The gate line 121 may be formed of a metal or an alloy thereof included the group having as its members: aluminum (Al), neodymium (Nd), argentum (silver, Ag), chrome (Cr), titanium (Ti), tantalum (Ta), and molybdenum (Mo). The gate line 121 may be formed not only as a single layer but also as a multilayer of a plurality of metallic layers. In other words, the gate line 121 may be formed into a bilayer including a metallic layer of chromium (Cr), titanium (Ti), tantalum (Ta) having superior physicochemical characteristics and an aluminum-based or silver-based metallic layer. Further, the data line 141 and source electrode 142, and the drain electrode 143 may be formed of the above metals into a multilayer.

The thin film transistor 125 responds to signals supplied to the gate line 121 and allows pixel signals supplied to the data line 141 to be applied to the pixel electrode 151 to charge it. Accordingly, the thin film transistor 125 includes the gate electrode 122 connected to the gate line 121, the source electrode 142 connected to the data line 141, the drain electrode 143 connected to the pixel electrode 151, a gate insulating film 131 and active film 132 sequentially formed between the gate electrode 122 and the source and drain electrodes 142 and 143, and an ohmic contact layer 133 formed at least a part of the active layer 132. The ohmic contact layer 133 may be formed on the active layer 132 except for channels.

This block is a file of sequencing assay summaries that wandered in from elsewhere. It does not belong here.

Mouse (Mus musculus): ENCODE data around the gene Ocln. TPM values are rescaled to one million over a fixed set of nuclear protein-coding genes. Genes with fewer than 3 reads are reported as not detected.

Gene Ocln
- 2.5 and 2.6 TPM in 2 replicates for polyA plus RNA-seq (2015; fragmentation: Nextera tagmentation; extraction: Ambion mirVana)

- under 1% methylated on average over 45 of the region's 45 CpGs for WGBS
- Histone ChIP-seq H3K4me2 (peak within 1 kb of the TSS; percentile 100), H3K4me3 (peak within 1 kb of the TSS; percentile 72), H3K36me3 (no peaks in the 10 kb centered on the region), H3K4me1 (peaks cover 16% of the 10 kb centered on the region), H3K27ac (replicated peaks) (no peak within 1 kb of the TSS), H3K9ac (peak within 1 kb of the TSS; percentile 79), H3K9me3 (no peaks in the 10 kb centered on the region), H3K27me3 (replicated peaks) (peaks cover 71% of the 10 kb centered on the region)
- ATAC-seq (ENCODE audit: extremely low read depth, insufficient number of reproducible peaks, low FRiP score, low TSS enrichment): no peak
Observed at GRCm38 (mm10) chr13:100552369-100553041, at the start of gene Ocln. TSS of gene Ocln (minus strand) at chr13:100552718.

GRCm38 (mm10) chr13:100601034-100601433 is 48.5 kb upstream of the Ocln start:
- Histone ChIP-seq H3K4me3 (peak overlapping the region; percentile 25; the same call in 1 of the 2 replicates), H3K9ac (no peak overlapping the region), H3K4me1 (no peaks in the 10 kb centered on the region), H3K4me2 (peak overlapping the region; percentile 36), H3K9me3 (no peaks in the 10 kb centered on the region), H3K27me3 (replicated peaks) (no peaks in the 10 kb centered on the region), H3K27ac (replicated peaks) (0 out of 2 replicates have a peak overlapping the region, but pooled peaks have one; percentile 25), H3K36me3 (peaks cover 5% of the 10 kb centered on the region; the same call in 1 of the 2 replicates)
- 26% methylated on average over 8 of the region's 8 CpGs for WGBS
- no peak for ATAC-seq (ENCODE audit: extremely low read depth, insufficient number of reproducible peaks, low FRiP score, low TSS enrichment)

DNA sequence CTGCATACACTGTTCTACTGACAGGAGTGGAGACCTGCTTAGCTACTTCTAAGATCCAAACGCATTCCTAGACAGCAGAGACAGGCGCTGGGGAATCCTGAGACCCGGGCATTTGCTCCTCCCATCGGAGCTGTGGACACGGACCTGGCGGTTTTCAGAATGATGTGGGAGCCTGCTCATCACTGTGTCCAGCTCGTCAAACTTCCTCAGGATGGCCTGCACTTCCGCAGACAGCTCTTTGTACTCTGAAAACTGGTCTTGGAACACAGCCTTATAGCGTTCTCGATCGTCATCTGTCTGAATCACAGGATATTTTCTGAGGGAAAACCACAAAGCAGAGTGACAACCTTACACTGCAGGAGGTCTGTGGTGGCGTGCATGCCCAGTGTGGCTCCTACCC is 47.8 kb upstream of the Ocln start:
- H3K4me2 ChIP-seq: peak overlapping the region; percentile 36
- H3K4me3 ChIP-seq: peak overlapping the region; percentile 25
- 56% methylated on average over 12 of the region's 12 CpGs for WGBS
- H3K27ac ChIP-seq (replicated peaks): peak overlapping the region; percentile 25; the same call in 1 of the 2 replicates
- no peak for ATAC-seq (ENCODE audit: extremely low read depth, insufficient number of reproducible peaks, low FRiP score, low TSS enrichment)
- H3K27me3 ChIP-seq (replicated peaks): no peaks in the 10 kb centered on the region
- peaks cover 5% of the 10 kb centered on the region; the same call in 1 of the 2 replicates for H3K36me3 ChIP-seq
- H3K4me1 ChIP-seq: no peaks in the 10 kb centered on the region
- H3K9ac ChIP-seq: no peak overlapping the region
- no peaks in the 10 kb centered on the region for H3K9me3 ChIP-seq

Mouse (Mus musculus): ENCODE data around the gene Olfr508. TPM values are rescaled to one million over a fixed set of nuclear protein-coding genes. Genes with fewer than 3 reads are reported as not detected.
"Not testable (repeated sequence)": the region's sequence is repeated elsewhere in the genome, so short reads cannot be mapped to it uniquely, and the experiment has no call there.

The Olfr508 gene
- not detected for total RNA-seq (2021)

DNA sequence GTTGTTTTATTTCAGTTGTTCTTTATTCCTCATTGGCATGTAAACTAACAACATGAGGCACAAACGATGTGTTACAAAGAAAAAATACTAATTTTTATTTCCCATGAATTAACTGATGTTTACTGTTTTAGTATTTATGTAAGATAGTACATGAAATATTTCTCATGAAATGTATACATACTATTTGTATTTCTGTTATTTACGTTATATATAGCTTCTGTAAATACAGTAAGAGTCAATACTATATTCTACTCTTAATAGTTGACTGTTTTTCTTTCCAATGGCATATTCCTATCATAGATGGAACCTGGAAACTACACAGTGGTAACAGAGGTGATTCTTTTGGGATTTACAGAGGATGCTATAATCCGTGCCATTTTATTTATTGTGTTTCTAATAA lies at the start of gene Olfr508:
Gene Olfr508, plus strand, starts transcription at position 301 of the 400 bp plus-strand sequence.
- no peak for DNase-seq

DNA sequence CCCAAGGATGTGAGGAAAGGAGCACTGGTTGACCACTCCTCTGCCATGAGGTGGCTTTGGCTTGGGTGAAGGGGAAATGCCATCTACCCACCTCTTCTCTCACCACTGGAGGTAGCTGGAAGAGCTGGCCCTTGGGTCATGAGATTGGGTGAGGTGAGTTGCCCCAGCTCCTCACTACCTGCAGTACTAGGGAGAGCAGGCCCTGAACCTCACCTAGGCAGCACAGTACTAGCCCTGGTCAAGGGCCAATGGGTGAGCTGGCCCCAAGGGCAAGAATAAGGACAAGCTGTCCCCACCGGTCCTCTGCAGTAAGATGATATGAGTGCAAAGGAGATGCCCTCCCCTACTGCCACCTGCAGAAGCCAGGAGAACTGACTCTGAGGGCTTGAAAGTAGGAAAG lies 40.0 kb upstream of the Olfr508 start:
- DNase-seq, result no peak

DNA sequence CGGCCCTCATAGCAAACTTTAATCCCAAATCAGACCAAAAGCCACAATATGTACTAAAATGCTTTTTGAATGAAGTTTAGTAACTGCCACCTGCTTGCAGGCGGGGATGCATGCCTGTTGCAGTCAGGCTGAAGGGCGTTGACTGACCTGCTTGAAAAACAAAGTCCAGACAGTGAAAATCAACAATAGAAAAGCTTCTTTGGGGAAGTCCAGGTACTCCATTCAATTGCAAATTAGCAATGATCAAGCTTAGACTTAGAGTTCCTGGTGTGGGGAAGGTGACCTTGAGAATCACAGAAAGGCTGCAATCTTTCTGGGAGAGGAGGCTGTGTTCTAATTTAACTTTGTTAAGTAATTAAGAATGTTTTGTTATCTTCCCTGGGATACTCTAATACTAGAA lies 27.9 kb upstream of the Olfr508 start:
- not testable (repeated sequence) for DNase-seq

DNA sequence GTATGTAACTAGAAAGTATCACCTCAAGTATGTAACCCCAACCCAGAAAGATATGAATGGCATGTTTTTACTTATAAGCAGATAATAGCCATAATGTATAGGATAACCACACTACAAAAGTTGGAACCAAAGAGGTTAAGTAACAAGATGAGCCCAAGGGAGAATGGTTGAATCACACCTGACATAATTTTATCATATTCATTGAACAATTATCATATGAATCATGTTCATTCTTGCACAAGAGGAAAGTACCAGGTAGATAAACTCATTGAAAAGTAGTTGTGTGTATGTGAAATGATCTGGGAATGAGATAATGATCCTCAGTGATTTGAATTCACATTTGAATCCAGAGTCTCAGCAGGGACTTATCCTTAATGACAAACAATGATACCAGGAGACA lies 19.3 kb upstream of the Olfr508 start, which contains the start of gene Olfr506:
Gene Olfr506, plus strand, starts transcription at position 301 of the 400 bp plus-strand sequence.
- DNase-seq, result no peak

A passivation film 144 is formed on the gate line 121, data line 141, and thin film transistors 125. The passivation film 144 may be formed of an inorganic substance, such as silicon nitride or silicon oxide, or an organic insulating film having low dielectric constant. The passivation film 144 may also be formed into a duplex film of inorganic and organic insulating films.

The pixel electrode 151 is formed at a pixel region defined by the gate line 121 and data line 141 on the substrate 110 and connected with the drain electrode 143.